Earthquakes near tectonic plate boundaries are caused by the stress of plate motions. It is less obvious why there are earthquakes in the middle of the plates, far away from plate boundaries. The simplest explanation is that these earthquakes, too, are controlled by the distant plate boundaries; but a new U.S. map of stress in the Earth’s crust challenges that idea.
Researchers took advantage of a large new dataset that they used to analyze earthquakes in the middle part of the U.S., in the deep interior of the North American plate. The new data is available because of both the increase in human-induced earthquakes in parts of the Central U.S. and additional (and better) seismic instruments to record induced and natural seismicity. The nationwide dataset they used included 3,848 earthquakes; 1,966 in the Central U.S. This is 7 times more data than were used in the most recent stress map database.
The scientists determined the direction and style (normal, strike-slip, or thrust) of slip from each earthquake, and by combining many earthquakes, calculated the prevailing crustal stress in that location. The new map of crustal stress across the U.S. shows that the plate interior stress is variable, with contributions from plate boundary stress, crustal collapse due to gravity, and more local and subtle changes to style, orientation, and earthquake rate. These variations appear to reflect persistent stress conditions, existing for millions of years, possibly caused by differences in the crust inherited from long-dead tectonic events including mountain-building and continental rifting.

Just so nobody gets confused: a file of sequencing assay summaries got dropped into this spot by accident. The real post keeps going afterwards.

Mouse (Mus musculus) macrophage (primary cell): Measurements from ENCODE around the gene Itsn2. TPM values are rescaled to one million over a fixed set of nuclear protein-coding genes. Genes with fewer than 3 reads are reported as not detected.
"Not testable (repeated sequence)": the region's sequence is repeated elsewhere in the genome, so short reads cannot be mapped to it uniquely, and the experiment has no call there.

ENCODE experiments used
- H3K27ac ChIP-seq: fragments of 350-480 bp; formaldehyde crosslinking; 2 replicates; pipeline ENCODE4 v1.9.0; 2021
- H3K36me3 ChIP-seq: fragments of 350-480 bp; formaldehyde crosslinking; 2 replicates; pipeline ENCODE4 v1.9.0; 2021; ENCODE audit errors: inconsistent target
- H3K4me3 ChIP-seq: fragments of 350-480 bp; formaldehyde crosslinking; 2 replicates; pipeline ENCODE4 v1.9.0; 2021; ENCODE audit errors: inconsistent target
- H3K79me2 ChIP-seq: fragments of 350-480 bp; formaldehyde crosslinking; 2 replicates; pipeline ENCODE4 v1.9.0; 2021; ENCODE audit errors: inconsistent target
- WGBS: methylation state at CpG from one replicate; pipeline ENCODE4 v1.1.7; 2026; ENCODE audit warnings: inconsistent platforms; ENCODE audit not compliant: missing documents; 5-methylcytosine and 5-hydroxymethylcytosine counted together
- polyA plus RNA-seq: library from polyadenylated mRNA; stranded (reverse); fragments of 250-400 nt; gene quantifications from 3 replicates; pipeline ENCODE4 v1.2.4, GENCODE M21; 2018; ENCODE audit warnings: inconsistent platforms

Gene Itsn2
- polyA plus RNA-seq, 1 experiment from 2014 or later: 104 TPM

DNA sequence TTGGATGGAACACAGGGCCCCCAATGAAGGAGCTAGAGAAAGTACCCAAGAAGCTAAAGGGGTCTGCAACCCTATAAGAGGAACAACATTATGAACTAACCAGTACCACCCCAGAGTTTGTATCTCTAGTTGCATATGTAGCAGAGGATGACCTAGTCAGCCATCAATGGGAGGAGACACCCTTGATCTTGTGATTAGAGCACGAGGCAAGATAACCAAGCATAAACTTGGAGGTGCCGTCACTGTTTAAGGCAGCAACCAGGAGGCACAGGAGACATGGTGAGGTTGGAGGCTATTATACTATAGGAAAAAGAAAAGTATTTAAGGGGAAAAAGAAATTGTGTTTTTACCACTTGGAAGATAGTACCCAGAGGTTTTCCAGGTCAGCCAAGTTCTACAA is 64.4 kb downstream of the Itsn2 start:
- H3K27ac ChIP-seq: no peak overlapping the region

Earthquakes in the central and eastern U.S. tend to cluster in seismic zones rather than being evenly distributed. Most of these highest-hazard zones occur where the local stress patterns differ from the broad, plate-boundary-driven stress. This observation that local stress variations may be the main reason for intracontinental earthquakes helps to explain the zones of higher central and eastern U.S. seismic hazard. However, work remains to define the exact relationship between the local stress and the observed number of annual earthquakes.
These new findings, and increasingly precise stress maps and their relationship with crustal deformation and earthquake rates, will improve our understanding of earthquake hazard and risk by enabling scientists to better map where future earthquakes are more likely to occur.
- written by Lisa Wald, U.S. Geological Survey
For More Information
- Levandowski, W., R.B. Herrmann, R. Briggs, O. Boyd, and R. Gold (2018) An updated stress map of the continental United States reveals heterogeneous intraplate stress, Nature Geoscience, 11, pages 433–437.
- The New Madrid Seismic Zone
- Central Eastern United States - Seismic Source Characterization for Nuclear Facilities
- USGS National Seismic Hazard Map
- Induced Seismicity Research
The Scientists Behind the Science
Will Levandowski (the lead author) was a Mendenhall Postdoctoral Fellow at the USGS Geologic Hazards Science Center in Golden from 2014-2017, where his work focused on seismicity in the Central and Eastern U.S. He likes to climb.